There have been many memorable moments in Philadelphia sports history over the years. The Phillies winning the World Series. 4th and 26. The Stepover. The Flyers coming back from three games down to beat the Boston Bruins.
But few events made more of an impression and defined a player more than the infamous practice rant that Allen Iverson gave 13 years ago this week.
For those that may not remember, it was 2002 and the Sixers had just been eliminated from the NBA playoffs by the Boston Celtics. Trade rumors were swirling around the Sixers All-Star guard and head coach Larry Brown was making public comments about Iverson’s lack of work ethic and habit of missing team practices. The press conference was supposed to be about a meeting the two had to work things out and Iverson’s commitment to staying with the franchise. Instead, it became this:
It was a moment in time that followed Iverson for the rest of his career and he never quite lived down. Why would one press conference come to define Iverson more than his accomplishments on the court? Because one is directly related to the other and the irony of the whole thing still makes some Sixers fans laugh.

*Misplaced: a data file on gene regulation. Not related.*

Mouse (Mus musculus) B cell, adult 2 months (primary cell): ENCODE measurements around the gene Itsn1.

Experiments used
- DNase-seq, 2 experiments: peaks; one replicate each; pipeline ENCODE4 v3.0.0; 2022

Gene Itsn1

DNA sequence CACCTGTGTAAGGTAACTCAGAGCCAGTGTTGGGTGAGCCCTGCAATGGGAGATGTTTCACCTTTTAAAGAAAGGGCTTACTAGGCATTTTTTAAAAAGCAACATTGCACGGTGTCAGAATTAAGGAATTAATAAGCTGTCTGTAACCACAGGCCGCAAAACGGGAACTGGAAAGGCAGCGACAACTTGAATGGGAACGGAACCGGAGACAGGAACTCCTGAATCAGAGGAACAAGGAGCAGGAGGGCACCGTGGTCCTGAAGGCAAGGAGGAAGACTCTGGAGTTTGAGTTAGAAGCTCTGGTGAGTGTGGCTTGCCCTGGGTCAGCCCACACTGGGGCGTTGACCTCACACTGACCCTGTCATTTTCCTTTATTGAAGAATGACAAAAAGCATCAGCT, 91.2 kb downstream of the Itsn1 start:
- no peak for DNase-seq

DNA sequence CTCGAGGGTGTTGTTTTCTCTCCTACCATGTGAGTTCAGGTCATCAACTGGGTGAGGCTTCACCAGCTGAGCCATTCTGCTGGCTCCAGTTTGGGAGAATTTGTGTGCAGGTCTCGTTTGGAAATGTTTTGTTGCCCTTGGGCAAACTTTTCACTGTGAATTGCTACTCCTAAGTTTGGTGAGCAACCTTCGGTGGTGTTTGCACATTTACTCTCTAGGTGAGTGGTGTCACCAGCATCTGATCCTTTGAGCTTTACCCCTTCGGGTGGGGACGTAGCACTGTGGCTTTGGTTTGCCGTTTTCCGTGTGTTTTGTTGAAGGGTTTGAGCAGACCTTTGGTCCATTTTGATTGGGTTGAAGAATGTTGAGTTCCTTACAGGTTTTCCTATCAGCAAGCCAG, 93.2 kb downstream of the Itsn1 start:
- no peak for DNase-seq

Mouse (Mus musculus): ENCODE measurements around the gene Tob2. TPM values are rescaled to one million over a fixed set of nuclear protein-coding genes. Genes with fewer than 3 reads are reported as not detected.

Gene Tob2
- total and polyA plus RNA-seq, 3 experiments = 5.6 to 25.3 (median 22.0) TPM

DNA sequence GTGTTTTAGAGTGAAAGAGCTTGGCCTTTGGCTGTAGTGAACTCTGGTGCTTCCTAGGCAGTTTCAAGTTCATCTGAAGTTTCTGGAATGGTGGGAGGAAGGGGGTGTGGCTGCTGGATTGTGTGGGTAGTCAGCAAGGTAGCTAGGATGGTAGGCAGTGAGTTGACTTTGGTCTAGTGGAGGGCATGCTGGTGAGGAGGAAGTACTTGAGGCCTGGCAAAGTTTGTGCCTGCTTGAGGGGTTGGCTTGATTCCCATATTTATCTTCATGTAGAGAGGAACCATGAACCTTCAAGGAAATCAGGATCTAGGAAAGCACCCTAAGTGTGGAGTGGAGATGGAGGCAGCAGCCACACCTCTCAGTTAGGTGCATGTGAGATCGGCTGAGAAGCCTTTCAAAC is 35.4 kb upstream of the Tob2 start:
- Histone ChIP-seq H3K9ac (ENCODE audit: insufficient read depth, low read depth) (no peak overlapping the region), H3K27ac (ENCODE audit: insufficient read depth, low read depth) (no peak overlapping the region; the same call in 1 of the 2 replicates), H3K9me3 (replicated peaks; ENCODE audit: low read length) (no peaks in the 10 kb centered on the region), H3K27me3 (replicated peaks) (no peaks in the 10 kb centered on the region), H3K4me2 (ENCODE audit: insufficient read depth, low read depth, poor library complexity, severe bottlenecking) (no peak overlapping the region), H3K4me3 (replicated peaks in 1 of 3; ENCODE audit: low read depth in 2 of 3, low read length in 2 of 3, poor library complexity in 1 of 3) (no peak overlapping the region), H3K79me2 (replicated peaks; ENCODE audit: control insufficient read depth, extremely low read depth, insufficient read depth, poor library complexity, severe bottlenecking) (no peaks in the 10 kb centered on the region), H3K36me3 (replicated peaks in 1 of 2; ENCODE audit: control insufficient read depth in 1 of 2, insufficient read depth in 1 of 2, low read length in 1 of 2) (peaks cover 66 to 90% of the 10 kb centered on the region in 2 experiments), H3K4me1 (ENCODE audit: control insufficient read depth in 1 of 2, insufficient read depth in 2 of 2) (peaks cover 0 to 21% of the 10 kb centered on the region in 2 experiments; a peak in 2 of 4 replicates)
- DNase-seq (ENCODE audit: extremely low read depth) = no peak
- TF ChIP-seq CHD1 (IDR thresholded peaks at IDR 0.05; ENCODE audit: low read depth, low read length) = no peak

There was no question that Allen Iverson was a singular talent on the basketball court. He finished his illustrious career averaging 26.7 points, 6.2 assists and 3.7 rebounds a game, which is not bad for a player who was barley six feet tall and had only marginal talent around him most of the time. The Sixers trip to the NBA Finals in 2001 was all because of Iverson as he practically willed the team there.
The problem was that he could have been even better.
Iverson had one of the truly great basketball coaches of all time in Larry Brown. He had a natural skill set that you can’t teach and the ability to make the players around him better. All Iverson had to do was apply himself, watch film and, yes, practice. Which he couldn’t be bothered to do, for reasons that are now etched in everyone’s memory for all time.
When you think how amazing Iverson could have been, how he could have taken his game to another level, it can frustrate and even anger his most passionate fans. But that was Allen Iverson. That was the player the fans loved and every kid who played basketball in the playground wanted to be. The practice rant in a way showed everyone the qualities that made Iverson the player he was while at the same time showing why he would never be in the same class as Michael Jordan, Larry Bird or Julius Erving.
In Philly sports history, there have been plenty of memorable as well as notorious moments that will live on well past all of us. Iverson and the practice rant will inevitably be mentioned any time a couple of Sixers fans get together for a beer or the team is seen on national television. For the 76ers, it is their “throwing snowballs at Santa” moment.
But come on, we’re talking about practice…